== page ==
The idea of free samples is age old, not just for the press, but for the general public. Getting people to try your product is a fundamental principle of business – ask any marketing director. It is not bribery. You put your samples out and if the product is good, and people perceive it as fairly priced, you have a recipe for success. As if proof were needed of the importance of this, a subset of marketing, the PR industry, has made a fortune out of enhancing the chances of Joe Public trying products by enticing mainstream or specialist thought leaders to give them oxygen. Imagine how many BMWs Jeremy Clarkson has driven. Does this really influence him to write more positively about the brand? I am sure he has driven as many Vauxhalls by way of free samples, and look at his views on them. It is hard to imagine that a wine journalist can possibly have their opinion “bought” with a glass, or even a bottle of wine.
Problems arise when payments are made, or excessive gifts or hospitality are offered that are not clearly disclosed. In wine terms, reviewing a bottle of Tesco’s latest Pinot Grigio that was received as a sample, or tasted at a press event, is not worth disclosing in my opinion. Attending a gala dinner hosted by a leading wine merchant with vertical tastings of Château Latour going back to 1855 warrants a mention. But I still want the journalists that I read to attend such an event so I can enjoy it vicariously. Providing I know who paid.
You do not have to look very far to find blogs that are merely records of freebies that the author has solicited to fulfil their lifestyle aspiration. I don’t object to that as long as I know. Clearly any opinion in the article has to be taken with a pinch of salt, but the experience can nonetheless be described by the writer and appreciated by the reader.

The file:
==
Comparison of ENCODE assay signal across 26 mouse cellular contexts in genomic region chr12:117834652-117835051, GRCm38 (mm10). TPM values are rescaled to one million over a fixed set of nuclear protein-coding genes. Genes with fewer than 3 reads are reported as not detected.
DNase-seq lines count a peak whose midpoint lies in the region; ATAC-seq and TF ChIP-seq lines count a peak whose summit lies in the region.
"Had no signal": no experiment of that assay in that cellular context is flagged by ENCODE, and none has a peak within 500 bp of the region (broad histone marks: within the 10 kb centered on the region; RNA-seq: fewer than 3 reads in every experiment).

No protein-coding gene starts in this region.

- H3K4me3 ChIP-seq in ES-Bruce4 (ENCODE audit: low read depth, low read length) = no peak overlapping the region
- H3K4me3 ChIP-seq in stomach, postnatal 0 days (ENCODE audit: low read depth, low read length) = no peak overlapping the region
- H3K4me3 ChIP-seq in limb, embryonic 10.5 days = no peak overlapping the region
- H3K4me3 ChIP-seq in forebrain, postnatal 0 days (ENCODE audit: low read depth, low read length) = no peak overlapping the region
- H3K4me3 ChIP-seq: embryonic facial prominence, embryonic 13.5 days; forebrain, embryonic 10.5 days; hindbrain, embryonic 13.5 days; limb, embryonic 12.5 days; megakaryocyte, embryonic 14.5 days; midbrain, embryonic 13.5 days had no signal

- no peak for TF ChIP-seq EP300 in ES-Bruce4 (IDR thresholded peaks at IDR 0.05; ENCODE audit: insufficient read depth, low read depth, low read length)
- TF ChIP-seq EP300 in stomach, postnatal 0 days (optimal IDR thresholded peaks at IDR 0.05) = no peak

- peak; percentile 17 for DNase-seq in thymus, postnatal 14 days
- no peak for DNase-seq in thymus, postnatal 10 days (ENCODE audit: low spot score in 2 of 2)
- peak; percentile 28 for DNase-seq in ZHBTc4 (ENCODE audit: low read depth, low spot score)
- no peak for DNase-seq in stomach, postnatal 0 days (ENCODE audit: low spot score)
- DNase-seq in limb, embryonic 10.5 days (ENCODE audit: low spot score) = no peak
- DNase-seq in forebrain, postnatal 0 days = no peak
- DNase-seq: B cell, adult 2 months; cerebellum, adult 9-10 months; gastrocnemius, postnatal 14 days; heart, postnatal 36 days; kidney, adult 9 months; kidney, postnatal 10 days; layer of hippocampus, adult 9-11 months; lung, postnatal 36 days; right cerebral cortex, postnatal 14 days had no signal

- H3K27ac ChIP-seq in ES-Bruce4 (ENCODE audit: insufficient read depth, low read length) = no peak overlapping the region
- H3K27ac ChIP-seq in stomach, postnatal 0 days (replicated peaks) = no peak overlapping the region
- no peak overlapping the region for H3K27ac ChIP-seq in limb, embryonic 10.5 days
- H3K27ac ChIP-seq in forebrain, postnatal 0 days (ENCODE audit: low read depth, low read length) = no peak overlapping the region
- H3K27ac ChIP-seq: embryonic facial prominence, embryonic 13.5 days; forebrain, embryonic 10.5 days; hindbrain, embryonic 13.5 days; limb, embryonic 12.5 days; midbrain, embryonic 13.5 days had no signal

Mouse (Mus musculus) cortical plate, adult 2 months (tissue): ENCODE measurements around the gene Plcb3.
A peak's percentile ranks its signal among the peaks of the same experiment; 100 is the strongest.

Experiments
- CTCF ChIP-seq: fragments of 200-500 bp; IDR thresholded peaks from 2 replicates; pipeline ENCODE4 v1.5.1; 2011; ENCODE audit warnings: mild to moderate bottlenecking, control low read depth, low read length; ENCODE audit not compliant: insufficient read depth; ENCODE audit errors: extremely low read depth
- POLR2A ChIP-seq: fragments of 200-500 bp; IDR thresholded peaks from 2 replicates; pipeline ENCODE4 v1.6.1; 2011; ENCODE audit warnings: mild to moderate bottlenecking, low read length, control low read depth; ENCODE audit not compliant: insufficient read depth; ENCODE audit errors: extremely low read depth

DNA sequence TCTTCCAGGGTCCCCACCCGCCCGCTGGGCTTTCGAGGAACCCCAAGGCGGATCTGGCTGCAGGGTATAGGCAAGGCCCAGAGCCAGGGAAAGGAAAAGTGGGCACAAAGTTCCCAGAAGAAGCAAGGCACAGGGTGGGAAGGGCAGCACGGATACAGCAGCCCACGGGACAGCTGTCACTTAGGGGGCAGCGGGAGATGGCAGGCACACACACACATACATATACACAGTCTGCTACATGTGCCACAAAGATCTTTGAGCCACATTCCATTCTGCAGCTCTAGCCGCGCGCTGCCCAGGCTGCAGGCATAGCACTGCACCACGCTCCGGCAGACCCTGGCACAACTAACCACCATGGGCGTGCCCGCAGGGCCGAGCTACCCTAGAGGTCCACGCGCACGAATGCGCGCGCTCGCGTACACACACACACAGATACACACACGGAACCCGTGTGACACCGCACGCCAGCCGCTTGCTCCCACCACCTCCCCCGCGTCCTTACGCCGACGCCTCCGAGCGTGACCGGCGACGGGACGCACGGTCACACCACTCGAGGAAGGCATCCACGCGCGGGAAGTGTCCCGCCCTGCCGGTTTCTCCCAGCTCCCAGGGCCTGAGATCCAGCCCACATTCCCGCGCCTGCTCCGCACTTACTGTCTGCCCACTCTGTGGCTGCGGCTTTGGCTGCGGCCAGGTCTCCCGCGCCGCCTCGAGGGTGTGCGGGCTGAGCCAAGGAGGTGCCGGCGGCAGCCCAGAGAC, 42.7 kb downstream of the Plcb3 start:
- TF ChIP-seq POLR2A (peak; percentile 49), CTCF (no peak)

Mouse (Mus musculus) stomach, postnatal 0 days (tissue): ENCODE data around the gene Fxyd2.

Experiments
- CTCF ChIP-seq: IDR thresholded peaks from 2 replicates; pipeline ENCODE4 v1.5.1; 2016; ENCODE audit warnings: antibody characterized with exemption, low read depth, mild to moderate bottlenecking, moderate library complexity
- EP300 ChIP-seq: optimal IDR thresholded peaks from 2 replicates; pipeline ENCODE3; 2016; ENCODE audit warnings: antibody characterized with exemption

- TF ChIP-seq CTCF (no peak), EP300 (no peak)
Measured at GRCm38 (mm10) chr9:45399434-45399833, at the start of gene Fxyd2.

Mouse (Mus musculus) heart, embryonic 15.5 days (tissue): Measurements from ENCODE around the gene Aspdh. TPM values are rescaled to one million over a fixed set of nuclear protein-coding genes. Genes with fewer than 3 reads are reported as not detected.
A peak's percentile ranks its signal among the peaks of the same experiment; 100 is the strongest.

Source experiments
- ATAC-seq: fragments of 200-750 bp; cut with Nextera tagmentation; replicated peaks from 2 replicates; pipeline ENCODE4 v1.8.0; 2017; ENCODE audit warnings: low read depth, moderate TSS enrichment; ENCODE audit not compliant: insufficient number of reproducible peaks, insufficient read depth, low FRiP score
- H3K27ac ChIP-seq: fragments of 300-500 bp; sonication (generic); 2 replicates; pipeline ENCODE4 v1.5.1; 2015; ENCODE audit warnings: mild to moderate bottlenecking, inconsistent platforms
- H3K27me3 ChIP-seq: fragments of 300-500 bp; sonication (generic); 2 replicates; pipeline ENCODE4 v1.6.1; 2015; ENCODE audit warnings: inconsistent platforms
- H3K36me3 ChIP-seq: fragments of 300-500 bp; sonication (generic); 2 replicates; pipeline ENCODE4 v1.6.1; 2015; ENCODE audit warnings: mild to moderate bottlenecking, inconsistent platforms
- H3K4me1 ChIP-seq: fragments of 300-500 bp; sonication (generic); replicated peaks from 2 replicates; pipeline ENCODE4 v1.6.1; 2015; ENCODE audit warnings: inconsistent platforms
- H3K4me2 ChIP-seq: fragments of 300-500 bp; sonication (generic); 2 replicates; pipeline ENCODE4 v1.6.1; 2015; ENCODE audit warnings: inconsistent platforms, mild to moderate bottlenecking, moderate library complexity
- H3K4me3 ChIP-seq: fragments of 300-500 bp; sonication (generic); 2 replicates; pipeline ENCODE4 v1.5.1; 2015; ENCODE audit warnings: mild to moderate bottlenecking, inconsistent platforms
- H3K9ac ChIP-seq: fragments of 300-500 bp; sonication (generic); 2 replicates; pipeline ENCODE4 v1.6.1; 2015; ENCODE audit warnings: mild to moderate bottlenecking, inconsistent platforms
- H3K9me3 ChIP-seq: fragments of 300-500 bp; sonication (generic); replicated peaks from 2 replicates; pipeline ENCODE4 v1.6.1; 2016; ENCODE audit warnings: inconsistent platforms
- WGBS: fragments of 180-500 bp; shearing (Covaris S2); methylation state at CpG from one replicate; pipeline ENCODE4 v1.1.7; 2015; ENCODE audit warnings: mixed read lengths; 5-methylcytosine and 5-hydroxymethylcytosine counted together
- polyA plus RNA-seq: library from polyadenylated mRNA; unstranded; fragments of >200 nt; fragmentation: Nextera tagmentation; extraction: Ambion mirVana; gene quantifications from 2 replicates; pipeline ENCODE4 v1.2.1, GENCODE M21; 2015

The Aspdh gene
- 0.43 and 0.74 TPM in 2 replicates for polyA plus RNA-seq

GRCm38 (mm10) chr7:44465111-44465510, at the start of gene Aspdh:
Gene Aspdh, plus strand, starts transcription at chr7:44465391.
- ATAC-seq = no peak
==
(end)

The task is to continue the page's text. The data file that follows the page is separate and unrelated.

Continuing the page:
Furthermore, whilst it is possible for a critic to evaluate the taste, quality, style, beauty, ambience, service and report the cost of something, I believe that it is wrong of reviewers and writers to comment on value unless they have felt the pain in their personal wallets. This includes restaurant critics who expense their meals to their employers.
The internet has offered us aggregated opinion. Reading more than one report of an event, a wine, a play, a restaurant is so easy my dead gran (RIP) could do it. This offers us a defence against undue influence. Easily spotted are those who regularly post sunny sentiment against the tide.
I think a bigger threat to ethics in the media is presented by the owners and how they are influenced, notably by advertisers and by politicians (where troublesome influence flows in both directions), and how this turns into editorial guidance, or the power to simply close a title down to protect the rest of the empire. But these are large, juicy worms that will not be escaping from today’s can.
At journalist level, if we want our press to remain free, in all senses of the word, the new model has to be based on a new level of trust. As long as we know how our media content is influenced and paid for, as a reader I feel mature enough and intelligent enough to make a judgement on whether I trust the opinions offered. The unpalatable alternative is that average people will be priced out of reading as the “broadsheet” media retreats to an elite, albeit more independent, niche where quality journos go largely unread.